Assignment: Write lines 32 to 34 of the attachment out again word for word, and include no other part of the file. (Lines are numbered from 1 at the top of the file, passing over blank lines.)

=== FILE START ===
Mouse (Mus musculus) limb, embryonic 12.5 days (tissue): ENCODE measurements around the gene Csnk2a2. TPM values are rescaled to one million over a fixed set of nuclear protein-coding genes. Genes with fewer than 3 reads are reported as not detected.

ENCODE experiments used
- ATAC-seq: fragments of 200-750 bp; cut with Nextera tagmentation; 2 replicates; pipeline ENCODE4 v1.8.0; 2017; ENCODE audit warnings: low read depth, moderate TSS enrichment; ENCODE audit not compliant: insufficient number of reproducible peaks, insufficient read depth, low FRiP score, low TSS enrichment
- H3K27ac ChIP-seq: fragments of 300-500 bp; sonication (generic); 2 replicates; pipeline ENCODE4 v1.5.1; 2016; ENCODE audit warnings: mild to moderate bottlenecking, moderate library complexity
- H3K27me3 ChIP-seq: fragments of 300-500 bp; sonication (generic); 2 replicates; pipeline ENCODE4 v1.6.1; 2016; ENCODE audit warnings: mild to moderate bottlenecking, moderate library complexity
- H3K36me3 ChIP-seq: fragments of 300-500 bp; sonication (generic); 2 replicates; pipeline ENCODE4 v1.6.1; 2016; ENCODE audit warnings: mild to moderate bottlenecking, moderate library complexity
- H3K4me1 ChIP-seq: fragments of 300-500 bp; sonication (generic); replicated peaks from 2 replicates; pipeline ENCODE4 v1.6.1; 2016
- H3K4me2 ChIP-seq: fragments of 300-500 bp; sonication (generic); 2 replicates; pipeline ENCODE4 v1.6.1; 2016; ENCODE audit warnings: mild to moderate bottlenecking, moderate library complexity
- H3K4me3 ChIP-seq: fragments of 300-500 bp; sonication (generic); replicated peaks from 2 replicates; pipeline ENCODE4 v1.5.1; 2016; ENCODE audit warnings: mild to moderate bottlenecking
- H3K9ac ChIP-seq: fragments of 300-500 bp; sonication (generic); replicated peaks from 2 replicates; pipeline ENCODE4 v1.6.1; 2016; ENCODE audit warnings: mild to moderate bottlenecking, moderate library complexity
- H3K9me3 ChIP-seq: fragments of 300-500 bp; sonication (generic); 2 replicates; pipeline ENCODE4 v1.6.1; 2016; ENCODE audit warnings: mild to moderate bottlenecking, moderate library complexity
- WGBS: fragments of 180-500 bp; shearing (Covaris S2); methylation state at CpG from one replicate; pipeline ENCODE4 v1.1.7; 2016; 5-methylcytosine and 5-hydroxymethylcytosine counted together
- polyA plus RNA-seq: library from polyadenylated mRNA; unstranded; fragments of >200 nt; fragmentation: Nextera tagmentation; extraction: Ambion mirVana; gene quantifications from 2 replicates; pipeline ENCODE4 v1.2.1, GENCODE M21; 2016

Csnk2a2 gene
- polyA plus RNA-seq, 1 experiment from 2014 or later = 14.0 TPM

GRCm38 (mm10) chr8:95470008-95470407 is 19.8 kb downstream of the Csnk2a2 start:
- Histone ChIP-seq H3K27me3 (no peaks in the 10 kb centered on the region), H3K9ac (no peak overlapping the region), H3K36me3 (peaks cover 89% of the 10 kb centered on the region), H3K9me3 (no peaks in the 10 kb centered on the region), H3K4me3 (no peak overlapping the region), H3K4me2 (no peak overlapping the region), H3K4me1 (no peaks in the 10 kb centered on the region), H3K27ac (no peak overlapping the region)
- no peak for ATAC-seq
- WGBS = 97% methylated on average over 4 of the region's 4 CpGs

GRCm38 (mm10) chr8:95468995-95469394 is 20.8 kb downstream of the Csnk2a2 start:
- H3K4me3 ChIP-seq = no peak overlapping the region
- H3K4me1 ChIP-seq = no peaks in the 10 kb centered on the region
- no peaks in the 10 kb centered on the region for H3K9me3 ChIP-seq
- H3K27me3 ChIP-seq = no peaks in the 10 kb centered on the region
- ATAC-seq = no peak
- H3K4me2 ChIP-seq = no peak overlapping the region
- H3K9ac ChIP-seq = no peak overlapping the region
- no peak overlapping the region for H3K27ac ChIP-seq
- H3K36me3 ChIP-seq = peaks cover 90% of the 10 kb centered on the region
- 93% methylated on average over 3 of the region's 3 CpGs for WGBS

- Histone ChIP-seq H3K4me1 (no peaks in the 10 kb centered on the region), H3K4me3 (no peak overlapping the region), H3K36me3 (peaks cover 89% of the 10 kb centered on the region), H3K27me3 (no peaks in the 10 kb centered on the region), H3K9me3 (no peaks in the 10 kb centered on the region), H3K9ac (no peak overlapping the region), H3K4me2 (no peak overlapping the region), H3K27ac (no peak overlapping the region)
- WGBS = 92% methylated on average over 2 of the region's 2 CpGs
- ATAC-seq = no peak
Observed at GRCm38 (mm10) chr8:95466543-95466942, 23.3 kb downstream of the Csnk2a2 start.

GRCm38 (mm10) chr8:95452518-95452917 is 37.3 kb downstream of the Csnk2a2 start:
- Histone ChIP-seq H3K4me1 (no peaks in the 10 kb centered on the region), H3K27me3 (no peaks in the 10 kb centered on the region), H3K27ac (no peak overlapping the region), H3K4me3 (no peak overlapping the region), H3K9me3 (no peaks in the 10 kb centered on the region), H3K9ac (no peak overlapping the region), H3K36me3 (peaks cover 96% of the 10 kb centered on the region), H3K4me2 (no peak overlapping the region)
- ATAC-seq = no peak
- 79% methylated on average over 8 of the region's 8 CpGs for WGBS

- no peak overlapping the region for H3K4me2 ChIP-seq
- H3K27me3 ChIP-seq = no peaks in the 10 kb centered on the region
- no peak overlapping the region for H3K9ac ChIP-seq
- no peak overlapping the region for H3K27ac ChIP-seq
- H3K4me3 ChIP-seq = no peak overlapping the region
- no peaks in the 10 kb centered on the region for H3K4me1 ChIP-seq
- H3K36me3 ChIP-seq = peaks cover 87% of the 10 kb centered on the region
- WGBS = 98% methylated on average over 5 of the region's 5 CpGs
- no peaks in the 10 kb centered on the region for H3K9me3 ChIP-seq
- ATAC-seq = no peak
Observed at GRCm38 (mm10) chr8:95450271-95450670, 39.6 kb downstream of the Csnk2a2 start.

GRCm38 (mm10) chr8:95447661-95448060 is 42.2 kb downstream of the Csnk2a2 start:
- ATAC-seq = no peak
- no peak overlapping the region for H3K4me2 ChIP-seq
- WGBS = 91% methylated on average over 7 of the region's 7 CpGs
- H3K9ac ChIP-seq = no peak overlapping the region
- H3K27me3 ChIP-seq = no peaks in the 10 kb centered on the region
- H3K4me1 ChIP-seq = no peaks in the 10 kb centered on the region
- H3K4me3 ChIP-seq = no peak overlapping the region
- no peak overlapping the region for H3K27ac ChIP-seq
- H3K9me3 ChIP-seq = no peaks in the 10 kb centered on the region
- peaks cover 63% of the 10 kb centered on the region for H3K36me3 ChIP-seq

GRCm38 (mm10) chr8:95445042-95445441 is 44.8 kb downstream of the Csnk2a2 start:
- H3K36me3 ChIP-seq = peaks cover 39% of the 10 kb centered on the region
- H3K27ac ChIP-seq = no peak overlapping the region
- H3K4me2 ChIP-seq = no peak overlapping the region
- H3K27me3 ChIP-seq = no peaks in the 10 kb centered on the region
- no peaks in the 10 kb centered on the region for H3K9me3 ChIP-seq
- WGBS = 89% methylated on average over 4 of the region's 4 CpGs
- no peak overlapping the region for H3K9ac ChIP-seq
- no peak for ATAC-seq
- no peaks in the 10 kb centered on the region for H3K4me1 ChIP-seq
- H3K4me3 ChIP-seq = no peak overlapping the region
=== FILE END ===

- WGBS = 92% methylated on average over 2 of the region's 2 CpGs
- ATAC-seq = no peak
Observed at GRCm38 (mm10) chr8:95466543-95466942, 23.3 kb downstream of the Csnk2a2 start.